In the server market, Linux and Microsoft were supposed to
be mauling each other like jackals by now. Instead they are
contentedly polishing off the bison of Solaris, IRIX, and
other proprietary Unix server software. Linux and Microsoft
Windows have both grown in the server market–Windows faster
Linux on the desktop is a similarly confusing story. A
conference on desktop Linux,
the first of its kind, was held in the Boston, Massachusetts
area on November 10. The forum allowed the leaders of Linux
and free software development to evaluate the progress these
have made on the desktop.
Linux as an end-user system is at an early stage, but
inroads are impressive. One statistic puts annual growth of
Linux on the desktop at 44%. It is already in heavy use as a
limited, kiosk type of application (point-of-sale terminals,
for instance) and as a technical workstation. More general
use is expected to come within the next couple years.
By now, free software office utilities are perfectly
satisfactory and largely compatible with Microsoft Office;
if they lack certain features of Office, they also lack
certain bugs, and compensate with their own features and
bugs. A sizeable base of knowledgeable administrators has
emerged. And installation shouldn’t be such a big issue.
Windows installation can be hard too, and people often turn
to professionals for installation.
So why hasn’t Linux made big inroads yet among ordinary
computer users? Let’s look at a few theories–two that are
relatively commonplace, and one of my own.
The first theory is that Linux’s advantages will eventually
overcome corporate and government conservatism. A roadmap
was even laid out in the Desktop Linux Conference (described
weblog from the conference).
In fact, the tipping point could be so near that we may all
soon be laughing about the time we were worried about
Linux’s difficulties. Japan and China, combining one of the
world’s most important established economies with one of its
most important emerging ones, are pouring huge amounts of
money into Linux. IBM is no slouch either. People are
getting it: Linux is a solution to many current computing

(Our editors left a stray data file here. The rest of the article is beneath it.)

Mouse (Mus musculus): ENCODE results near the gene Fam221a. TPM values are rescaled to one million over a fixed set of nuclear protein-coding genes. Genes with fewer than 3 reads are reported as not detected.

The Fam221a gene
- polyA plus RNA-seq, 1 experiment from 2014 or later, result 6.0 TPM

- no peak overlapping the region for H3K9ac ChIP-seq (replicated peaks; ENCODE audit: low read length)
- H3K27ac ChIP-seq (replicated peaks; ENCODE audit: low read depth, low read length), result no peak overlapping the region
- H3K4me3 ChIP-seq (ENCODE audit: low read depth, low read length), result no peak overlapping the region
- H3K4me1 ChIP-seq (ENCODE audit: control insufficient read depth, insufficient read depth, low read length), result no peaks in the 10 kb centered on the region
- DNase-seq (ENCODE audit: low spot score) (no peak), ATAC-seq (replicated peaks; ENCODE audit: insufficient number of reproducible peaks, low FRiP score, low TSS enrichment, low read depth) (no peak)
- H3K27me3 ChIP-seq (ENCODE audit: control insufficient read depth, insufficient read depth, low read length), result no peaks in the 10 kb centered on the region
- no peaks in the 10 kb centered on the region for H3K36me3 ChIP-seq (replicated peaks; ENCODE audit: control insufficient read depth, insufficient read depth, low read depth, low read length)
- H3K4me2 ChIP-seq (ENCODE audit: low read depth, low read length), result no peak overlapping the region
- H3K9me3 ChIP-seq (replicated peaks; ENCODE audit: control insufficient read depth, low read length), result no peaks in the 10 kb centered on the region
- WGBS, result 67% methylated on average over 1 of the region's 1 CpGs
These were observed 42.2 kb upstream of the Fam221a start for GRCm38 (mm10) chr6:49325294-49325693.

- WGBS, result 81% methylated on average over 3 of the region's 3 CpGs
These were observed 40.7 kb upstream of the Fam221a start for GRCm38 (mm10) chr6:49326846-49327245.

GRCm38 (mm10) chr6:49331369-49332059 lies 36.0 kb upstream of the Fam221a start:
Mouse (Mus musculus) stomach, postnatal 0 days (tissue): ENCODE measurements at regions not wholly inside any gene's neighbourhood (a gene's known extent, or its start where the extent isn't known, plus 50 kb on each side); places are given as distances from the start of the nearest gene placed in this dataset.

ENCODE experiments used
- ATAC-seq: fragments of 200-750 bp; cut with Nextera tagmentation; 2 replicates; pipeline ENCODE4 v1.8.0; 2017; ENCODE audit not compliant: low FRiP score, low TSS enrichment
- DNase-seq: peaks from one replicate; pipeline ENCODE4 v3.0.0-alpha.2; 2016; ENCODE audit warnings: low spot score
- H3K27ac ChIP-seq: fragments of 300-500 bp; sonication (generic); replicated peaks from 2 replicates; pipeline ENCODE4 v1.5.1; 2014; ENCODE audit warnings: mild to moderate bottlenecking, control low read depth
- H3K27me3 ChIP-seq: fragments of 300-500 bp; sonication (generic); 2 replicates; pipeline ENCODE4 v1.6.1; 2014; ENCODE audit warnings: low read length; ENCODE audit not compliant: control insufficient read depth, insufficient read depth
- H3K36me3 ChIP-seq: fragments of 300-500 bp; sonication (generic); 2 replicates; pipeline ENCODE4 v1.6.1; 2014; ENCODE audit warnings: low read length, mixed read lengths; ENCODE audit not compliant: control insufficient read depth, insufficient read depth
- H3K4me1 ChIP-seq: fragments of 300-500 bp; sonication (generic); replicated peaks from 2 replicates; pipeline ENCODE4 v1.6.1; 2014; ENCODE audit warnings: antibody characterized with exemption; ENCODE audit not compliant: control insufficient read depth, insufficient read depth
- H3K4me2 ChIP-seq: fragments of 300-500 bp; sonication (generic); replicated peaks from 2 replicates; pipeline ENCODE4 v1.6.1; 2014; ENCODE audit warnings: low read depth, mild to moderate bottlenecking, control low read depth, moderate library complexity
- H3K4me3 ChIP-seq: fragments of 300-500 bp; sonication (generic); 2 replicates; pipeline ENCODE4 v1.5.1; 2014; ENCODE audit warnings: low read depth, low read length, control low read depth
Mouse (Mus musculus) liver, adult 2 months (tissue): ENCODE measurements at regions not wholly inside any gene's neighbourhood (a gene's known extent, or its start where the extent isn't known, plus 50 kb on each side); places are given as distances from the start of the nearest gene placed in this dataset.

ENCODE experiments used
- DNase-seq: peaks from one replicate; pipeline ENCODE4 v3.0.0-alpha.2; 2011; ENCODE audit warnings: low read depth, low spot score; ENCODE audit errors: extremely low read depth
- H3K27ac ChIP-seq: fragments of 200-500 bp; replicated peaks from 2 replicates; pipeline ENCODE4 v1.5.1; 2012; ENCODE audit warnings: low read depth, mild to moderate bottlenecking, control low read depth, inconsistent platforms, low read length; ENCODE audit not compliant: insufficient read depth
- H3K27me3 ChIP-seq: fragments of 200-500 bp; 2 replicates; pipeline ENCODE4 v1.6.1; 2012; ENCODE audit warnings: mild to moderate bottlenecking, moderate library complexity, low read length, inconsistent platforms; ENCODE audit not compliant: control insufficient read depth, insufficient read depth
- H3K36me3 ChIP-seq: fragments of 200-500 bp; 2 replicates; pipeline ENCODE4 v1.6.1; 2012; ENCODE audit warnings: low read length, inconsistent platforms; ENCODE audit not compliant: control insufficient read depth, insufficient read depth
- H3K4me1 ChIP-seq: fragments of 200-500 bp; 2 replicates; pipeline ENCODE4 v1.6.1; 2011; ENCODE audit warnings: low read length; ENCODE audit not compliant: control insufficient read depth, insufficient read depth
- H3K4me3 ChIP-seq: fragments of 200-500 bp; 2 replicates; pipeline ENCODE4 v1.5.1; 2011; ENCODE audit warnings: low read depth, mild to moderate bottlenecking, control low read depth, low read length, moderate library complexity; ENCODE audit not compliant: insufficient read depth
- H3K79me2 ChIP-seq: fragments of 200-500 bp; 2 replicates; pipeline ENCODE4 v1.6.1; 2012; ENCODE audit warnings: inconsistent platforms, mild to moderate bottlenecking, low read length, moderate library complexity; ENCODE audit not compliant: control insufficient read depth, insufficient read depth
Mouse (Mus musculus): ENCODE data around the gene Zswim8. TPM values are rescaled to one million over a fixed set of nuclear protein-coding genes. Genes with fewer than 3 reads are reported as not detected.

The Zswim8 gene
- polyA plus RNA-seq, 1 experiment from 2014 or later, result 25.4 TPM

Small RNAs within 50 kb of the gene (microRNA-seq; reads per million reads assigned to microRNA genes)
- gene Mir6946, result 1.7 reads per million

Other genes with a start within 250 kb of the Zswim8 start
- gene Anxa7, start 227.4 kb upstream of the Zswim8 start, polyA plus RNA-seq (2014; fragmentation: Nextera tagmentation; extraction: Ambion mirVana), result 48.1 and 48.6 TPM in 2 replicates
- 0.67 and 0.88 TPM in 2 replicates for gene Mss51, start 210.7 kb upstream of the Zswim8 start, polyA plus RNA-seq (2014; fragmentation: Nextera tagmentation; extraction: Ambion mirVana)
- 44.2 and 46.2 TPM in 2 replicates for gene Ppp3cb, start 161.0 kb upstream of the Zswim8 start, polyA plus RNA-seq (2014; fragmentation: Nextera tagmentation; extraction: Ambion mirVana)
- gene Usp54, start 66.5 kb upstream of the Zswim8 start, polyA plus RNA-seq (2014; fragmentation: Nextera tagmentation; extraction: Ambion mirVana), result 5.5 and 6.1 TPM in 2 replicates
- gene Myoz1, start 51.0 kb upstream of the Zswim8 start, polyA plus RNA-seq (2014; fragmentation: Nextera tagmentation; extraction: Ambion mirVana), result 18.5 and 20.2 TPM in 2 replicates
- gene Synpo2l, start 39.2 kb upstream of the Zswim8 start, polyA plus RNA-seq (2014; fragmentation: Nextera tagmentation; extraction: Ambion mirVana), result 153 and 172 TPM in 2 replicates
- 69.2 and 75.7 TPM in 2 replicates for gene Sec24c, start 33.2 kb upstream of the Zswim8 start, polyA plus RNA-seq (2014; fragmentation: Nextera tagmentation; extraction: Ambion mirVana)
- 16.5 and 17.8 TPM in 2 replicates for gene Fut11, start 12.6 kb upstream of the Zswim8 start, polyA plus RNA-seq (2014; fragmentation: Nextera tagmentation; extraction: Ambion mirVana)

A second possibility is that Linux may not catch on at all
for Mr. and Ms. Average Schmo, at least not for the
foreseeable future. But is that so important? Linux could
meanwhile become dominant for servers, embedded systems, and
kiosks. It could also reach the Average Schmos on large
organizational networks using
Linux Terminal Server Project.
But we should also consider a third theory. Nat Friedman of
Ximian (now Novell) explained at the Desktop Linux
conference that the highest barrier to Linux adoption is the
cost of rewriting applications. This was the conclusion of a
consulting firm brought in by the city of Munich to
determine whether it should replace Windows with Linux. The
consulting firm warned that application migration costs
would override the savings in licensing fees, and Microsoft
came in with a stunningly low counter-offer. Munich decided
to move to Linux anyway, for strategic reasons. But it’s a
hard decision to make.
Friedman and the Munich consulting firm were not the only
ones to point this out. Back in September, the well-known
consulting firm Gartner reportedly told companies that it
would cost them money to move to Linux–precisely because
they’d have to rewrite their applications. For desktop
“migration costs will be very high because all Windows
applications must be replaced or rewritten.”
And this is the same Gartner that had warned companies to
get off of Microsoft Windows because of security flaws!
(Before Gates and Ballmer started to make grand promises
about putting security at the top of their priorities.)
Despite Linux’s advantages in the areas of licensing,
stability, and openness, Gartner believes companies would
lose money by switching.
is more hopeful but suggests that it would take five years
to see financial benefits after a switch from Windows to Linux.
And that leads me to my theory.
For Linux to reach the ordinary user, it has to offer more
than good office suites and The Gimp and other free software
implementations of common applications. Most people won’t
make the move just so they can keep doing what they did
before. Security and freedom mean a lot to a few of us, but
they are not enough incentive for the vast range of Average
Schmos. And we need those Average Schmos; the median is the
People will move because they feel forced to–because there
is an entirely new way of working that the old system cannot
offer, and the new system can. It must be a shift that
sweeps up millions of adherents and becomes a perceived
Historically, graphical user interfaces were just such an
innovation (although if you were around when they first came
in, you might remember how many ordinary people stubbornly
stuck to their old command or full-screen utilities for
years). The Internet was another: Microsoft, AOL, and others
had to really scramble to avoid being swept into the dustbin